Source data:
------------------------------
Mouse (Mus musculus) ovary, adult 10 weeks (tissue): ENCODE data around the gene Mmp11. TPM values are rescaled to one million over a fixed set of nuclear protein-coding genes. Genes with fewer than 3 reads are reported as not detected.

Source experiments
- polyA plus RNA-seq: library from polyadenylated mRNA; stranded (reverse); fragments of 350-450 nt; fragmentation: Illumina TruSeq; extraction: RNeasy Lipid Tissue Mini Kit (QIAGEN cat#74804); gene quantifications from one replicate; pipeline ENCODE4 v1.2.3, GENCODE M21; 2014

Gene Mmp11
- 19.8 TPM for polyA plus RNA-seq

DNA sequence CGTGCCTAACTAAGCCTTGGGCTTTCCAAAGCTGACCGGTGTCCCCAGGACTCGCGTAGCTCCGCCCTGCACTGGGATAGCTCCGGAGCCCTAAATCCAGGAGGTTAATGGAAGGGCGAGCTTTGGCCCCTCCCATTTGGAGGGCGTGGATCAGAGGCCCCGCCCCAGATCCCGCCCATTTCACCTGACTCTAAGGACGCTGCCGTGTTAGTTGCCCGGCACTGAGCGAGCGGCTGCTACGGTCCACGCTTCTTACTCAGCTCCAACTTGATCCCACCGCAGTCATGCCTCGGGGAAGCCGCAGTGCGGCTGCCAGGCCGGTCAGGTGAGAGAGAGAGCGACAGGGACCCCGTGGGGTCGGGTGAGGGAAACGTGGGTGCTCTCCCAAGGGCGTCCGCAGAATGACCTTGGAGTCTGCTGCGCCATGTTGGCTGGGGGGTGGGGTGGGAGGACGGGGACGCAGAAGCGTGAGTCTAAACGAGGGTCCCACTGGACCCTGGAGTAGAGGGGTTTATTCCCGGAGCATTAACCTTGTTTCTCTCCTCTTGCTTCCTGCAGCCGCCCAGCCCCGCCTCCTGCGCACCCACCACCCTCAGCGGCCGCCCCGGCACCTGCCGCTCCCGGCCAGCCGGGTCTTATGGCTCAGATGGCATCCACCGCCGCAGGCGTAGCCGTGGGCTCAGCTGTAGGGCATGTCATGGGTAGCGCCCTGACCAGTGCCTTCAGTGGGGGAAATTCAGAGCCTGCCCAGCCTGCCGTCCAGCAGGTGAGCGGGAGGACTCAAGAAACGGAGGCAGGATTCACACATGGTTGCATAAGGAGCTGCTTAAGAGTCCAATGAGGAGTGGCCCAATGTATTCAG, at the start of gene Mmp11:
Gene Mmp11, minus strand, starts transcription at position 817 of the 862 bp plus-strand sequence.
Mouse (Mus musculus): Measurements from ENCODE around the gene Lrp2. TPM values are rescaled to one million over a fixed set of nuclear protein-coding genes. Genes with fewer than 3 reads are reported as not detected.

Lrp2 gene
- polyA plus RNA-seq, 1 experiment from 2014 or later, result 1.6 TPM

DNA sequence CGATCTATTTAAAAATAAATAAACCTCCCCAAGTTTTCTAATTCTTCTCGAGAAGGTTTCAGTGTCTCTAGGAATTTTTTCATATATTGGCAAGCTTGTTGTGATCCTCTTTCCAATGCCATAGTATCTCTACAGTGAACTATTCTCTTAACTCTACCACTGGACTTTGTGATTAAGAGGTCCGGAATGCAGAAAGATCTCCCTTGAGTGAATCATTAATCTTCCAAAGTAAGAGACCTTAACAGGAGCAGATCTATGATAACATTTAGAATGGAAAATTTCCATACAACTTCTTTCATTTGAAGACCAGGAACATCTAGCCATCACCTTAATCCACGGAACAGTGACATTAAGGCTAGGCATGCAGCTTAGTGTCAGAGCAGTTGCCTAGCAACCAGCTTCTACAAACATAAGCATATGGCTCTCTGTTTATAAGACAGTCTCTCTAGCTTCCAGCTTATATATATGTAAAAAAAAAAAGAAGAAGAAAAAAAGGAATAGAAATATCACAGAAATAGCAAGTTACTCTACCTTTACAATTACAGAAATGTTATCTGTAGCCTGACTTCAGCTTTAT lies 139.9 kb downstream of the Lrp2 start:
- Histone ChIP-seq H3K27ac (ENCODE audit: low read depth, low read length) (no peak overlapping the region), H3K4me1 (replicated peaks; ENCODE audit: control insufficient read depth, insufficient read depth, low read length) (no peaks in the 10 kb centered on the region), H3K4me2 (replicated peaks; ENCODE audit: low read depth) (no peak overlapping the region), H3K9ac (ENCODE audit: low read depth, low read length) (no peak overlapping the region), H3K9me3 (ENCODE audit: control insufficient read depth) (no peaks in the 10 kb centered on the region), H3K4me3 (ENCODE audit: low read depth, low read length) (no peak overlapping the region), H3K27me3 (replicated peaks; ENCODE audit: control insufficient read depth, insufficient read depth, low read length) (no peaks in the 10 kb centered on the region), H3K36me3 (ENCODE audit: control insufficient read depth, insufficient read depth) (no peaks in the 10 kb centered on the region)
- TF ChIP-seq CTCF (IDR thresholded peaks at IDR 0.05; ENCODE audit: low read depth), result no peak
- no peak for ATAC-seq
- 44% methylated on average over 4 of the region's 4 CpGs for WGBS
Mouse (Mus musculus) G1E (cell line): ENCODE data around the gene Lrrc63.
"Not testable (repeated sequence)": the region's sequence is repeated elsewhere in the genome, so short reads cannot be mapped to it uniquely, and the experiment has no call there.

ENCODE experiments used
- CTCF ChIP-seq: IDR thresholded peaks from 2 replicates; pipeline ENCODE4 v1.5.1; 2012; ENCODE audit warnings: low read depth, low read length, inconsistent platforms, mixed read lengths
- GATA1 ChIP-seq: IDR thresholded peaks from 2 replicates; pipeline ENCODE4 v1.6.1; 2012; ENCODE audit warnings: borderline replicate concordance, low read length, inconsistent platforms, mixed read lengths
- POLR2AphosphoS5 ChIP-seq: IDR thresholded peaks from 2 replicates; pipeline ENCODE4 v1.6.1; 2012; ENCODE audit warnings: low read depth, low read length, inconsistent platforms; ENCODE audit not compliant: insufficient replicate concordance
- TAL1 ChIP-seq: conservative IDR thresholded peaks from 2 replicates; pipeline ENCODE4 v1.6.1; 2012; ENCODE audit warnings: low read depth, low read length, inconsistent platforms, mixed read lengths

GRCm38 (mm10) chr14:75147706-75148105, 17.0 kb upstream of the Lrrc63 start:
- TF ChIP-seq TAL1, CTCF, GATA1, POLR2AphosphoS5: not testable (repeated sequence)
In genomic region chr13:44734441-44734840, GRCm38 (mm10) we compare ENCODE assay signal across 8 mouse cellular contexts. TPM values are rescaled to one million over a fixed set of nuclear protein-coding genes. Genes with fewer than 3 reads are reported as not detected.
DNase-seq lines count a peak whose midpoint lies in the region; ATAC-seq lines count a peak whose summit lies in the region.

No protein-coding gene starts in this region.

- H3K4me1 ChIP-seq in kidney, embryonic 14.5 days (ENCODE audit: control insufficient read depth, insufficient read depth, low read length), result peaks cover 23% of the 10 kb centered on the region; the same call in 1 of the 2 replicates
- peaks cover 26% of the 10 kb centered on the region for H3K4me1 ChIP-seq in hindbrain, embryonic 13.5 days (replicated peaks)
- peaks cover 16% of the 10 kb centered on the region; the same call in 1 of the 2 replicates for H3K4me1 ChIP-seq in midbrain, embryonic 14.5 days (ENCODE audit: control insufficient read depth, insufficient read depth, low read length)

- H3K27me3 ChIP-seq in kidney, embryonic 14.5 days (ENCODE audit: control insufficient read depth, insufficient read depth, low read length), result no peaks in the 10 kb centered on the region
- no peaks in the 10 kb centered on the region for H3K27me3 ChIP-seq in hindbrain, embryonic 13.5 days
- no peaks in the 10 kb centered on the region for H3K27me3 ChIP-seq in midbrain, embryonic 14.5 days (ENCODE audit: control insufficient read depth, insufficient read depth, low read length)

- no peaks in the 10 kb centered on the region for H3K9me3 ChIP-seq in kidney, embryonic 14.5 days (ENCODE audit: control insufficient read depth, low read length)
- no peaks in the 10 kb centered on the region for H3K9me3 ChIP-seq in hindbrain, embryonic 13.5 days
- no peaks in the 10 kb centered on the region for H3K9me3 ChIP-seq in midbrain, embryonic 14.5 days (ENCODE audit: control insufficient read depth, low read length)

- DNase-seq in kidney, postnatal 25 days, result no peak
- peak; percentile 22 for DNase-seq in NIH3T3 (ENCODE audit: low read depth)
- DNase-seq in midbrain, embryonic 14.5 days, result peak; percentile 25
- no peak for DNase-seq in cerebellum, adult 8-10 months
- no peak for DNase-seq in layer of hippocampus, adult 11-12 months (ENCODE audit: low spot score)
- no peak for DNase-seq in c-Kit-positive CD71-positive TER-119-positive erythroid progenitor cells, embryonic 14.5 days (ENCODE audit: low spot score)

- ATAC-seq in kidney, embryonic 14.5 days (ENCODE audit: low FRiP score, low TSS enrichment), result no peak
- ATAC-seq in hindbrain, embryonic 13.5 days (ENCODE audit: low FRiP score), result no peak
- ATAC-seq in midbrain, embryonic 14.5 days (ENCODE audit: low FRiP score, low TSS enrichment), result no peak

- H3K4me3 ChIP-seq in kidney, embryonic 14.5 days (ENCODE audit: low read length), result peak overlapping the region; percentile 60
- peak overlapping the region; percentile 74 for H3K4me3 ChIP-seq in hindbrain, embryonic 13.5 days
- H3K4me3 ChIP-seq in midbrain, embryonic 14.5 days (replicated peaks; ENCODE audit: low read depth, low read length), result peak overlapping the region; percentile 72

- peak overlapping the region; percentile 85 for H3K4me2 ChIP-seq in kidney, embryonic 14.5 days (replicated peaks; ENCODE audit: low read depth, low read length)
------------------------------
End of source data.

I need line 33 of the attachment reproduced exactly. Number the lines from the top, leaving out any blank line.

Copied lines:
- no peaks in the 10 kb centered on the region for H3K27me3 ChIP-seq in midbrain, embryonic 14.5 days (ENCODE audit: control insufficient read depth, insufficient read depth, low read length)